Last year at Pride, Black Lives Matter spoke their truth to power - the power being the Pride Committee of Toronto.  While there are some in the community who no doubt wish the ground had opened up under the feet of the BLM protestors, their actions have spurred very important conversations between community members that desperately needed to happen - because no one is safe  until we all are safe.  And no one is free until we are all free.

So what about me?  Why am I up here on Pride Day delivering a meandering d’var torah?  Remember when I said that sometimes the power that we must speak truth to is ourselves?  Well, my moment came just after the death of my mother in January 2016.  After finally exhaling after a few intense months of doing all the things that need to be done after a death, a very small, but insistent voice inside of me, asked a question -“Now that you do not have to be someone’s daughter, who do you want to be?”  The answer came immediately and without hesitation.  I wanted, finally, to feel completely authentic.  And the way to do that was to live my life as a man.  But the part of me that represented power wasn’t going to go down without a fight - “But why would you want to turn everything inside out?!?! Life is really good right now.  You have a great job, a loving family, a tight community of close friends!  Why would you risk all this?  And, aren’t you a bit old for this nonsense?!?!”  But there I stood, mouth dry, knees shaking, and palms sweating, speaking my truth to power over and over.  And the part of me that likes things to be neat and orderly and calm, threw up its hands in defeat.  But then came the hardest part.   Speaking my truth publicly, to my family, my friends, my colleagues, the students and families I work with, and now, my shul community.  And everywhere, I was blessed to be met with love and compassion and respect.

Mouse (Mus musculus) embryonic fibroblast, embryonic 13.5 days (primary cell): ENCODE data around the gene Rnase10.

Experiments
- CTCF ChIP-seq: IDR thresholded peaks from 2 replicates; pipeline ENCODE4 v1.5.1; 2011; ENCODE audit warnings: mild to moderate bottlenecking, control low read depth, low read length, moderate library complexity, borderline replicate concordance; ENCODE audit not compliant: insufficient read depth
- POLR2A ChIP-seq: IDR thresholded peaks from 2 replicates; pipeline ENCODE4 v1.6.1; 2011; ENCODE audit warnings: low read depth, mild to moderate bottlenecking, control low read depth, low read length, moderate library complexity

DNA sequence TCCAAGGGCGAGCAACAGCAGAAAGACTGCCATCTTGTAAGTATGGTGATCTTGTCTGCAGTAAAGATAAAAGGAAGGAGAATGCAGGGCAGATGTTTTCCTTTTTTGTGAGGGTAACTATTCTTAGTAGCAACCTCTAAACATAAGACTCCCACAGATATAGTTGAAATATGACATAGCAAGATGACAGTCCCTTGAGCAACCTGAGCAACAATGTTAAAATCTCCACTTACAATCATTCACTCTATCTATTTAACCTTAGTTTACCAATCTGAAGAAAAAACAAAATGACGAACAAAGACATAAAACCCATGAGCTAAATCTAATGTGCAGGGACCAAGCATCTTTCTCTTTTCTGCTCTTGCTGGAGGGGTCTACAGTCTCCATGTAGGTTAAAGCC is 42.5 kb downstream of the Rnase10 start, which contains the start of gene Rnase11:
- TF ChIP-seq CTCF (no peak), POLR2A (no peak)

Names are powerful and inextricably linked to identity.  Cultures have very distinct and important ceremonies to celebrate naming.  In Judaism, babies are traditionally named at their bris or in the synagogue.  Our son, Shai, was given his Spirit Name by a Traditional Elder in keeping with his Indigenous culture.  As he enters adolescence or adulthood, he may receive a new Spirit Name that more accurately reflects who he has become or will be.  Sometimes names mark a life-changing event - as when Jacob wrestled the angel at the water’s edge and was re-named Israel [Genesis 32:22-28].  We have special names for different stages of life - Mama and Papa give way to Bubbie and Zaidie.  Names are how others know us.  And sometimes they help us know ourselves more fully.  When I was born, my mother named me Adrienne Louise.  When I converted to Judaism, I chose the name Adira Eliana.  And now, as I step into the rest of my life as my most authentic self, I am Avi Ephraim.

As my transition has progressed, I have realized that the more authentically I live my life, the deeper and richer are the connections I can have with others.  I encourage all of us to speak truth to power, most especially within ourselves.  If you were to live your life more authentically, who would you be?

Shabbat Shalom.

Tue, 3 August 2021 25 Av 5781